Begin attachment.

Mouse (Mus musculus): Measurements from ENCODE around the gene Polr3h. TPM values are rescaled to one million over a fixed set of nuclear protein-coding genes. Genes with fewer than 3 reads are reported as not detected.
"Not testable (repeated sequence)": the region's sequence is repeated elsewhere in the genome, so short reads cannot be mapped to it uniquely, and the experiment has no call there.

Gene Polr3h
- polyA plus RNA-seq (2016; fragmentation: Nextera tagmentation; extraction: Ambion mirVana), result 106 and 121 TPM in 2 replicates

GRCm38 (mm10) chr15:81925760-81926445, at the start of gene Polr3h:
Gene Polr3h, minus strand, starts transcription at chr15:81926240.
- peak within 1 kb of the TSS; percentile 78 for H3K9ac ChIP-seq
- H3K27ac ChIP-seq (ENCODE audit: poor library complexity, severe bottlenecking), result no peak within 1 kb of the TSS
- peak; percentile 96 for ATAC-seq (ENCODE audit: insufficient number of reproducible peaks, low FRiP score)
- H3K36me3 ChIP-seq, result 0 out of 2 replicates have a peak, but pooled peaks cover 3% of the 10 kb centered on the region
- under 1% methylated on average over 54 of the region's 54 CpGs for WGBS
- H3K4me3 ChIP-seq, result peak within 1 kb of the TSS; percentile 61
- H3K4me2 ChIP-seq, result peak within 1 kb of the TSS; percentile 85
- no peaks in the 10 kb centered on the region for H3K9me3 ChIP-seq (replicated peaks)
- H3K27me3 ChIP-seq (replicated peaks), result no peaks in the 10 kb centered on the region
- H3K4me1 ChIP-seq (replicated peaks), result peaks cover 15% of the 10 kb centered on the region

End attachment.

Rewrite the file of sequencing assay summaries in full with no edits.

Mouse (Mus musculus): Measurements from ENCODE around the gene Polr3h. TPM values are rescaled to one million over a fixed set of nuclear protein-coding genes. Genes with fewer than 3 reads are reported as not detected.
"Not testable (repeated sequence)": the region's sequence is repeated elsewhere in the genome, so short reads cannot be mapped to it uniquely, and the experiment has no call there.

Gene Polr3h
- polyA plus RNA-seq (2016; fragmentation: Nextera tagmentation; extraction: Ambion mirVana), result 106 and 121 TPM in 2 replicates

GRCm38 (mm10) chr15:81925760-81926445, at the start of gene Polr3h:
Gene Polr3h, minus strand, starts transcription at chr15:81926240.
- peak within 1 kb of the TSS; percentile 78 for H3K9ac ChIP-seq
- H3K27ac ChIP-seq (ENCODE audit: poor library complexity, severe bottlenecking), result no peak within 1 kb of the TSS
- peak; percentile 96 for ATAC-seq (ENCODE audit: insufficient number of reproducible peaks, low FRiP score)
- H3K36me3 ChIP-seq, result 0 out of 2 replicates have a peak, but pooled peaks cover 3% of the 10 kb centered on the region
- under 1% methylated on average over 54 of the region's 54 CpGs for WGBS
- H3K4me3 ChIP-seq, result peak within 1 kb of the TSS; percentile 61
- H3K4me2 ChIP-seq, result peak within 1 kb of the TSS; percentile 85
- no peaks in the 10 kb centered on the region for H3K9me3 ChIP-seq (replicated peaks)
- H3K27me3 ChIP-seq (replicated peaks), result no peaks in the 10 kb centered on the region
- H3K4me1 ChIP-seq (replicated peaks), result peaks cover 15% of the 10 kb centered on the region